Chronic Renal Failure

Chronic Renal Failure (CRF), sometimes referred to as kidney disease, is a deterioration of kidney function meaning that the kidneys cannot efficiently remove waste products from the blood.

About Chronic Renal Failure In Cats

Chronic Renal Failure mostly affects middle aged to older cats. In most cases, Chronic Renal Failure is progressive over time and irreversible so that there is a gradual advancement and worsening of the disease leading to death or euthanasia, although the rate of progression of the disease varies considerably between cats. It many cases it is not possible to determine the cause of Chronic Renal Failure although known causes include Polycystic Kidney Disease, kidney tumours, bacterial infections of the kidneys, kidney damage or defects and toxic poisoning.

Symptoms Of Chronic Renal Failure In Cats

The symptoms of Chronic Renal Failure often develop slowly and include poor apetite, weight loss, stomach irritation, vomiting, dehydration, increased thirst, excessive urination, drooling, depression, mouth ulcers, bad breath and general weakness and lethargy. Not all cats develop all symptoms.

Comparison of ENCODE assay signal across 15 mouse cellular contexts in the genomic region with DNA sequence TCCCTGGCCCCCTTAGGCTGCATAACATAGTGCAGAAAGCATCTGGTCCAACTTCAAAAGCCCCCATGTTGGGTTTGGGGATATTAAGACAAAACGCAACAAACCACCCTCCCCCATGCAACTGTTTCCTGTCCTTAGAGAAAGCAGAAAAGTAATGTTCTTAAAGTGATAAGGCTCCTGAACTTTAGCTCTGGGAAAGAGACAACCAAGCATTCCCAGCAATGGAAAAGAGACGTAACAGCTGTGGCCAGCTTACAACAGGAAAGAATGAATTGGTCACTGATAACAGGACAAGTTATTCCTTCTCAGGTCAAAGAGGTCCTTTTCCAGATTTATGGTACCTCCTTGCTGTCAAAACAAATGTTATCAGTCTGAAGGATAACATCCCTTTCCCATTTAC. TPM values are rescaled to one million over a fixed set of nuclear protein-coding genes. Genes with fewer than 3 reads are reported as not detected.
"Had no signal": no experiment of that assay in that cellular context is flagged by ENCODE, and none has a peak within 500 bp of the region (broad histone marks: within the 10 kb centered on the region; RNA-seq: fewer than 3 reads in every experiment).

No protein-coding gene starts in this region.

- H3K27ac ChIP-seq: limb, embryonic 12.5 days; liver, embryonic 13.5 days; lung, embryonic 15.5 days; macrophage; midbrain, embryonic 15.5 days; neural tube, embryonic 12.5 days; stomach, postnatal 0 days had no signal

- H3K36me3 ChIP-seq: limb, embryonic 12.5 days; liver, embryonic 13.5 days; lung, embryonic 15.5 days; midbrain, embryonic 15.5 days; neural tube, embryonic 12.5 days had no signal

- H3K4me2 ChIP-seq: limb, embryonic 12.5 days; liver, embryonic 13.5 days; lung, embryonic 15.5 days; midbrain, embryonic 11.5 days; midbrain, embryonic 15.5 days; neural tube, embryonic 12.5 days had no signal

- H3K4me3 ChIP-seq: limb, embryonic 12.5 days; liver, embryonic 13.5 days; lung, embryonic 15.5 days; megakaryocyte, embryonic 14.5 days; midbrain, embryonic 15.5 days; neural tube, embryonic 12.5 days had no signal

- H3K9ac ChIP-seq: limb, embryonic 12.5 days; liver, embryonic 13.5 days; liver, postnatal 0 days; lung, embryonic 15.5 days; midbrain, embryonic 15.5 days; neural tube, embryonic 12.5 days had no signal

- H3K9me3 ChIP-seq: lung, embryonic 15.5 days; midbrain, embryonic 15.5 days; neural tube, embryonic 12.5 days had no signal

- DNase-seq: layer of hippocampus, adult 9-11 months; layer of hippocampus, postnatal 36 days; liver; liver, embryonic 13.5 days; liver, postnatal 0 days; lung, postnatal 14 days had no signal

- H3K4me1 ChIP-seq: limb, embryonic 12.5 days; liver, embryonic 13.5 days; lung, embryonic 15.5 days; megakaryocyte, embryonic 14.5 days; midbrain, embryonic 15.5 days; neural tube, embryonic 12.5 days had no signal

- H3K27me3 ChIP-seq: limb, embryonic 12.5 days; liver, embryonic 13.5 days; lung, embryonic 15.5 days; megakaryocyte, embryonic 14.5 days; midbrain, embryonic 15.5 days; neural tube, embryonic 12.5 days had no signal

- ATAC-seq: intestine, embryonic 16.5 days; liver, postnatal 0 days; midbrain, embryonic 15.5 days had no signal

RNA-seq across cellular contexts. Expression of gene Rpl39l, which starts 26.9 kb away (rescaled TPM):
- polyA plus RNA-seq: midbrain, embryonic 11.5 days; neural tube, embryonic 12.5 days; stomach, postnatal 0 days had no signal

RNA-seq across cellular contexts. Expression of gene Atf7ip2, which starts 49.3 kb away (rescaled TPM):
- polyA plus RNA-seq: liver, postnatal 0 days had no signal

Treatment Of Chronic Renal Failure In Cats

Veterinary treatment should be sought immediately if Chronic Renal Failure is suspected. Some cats may require rehydration, and if a specific cause is found (such as a bacterial infection of the kidneys), treatment may be possible that will prevent further deterioration of the kidneys.

However where it is not possible to diagnose an underlying cause, treatment consists of managing the renal failure and supporting renal function by diet management. Cats must be kept hydrated by ensuring plenty of water is available and feeding moist foods. Diets low in protein and phosphate reduce toxins in the bloodstream and so result in less work for the kidneys.

Prevention Of Chronic Renal Failure In Cats

With often no specific cause to Chronic Renal Failure there is no sure way to prevent it. However, anything that reduces the workload of the kidneys may help to prevent it such as ensuring access to fresh water at all times, allowing frequent urination, feeding moist diets with a high meat and low grain content. The risks are greater for outdoor cats where they could be exposed to toxic poisoning.

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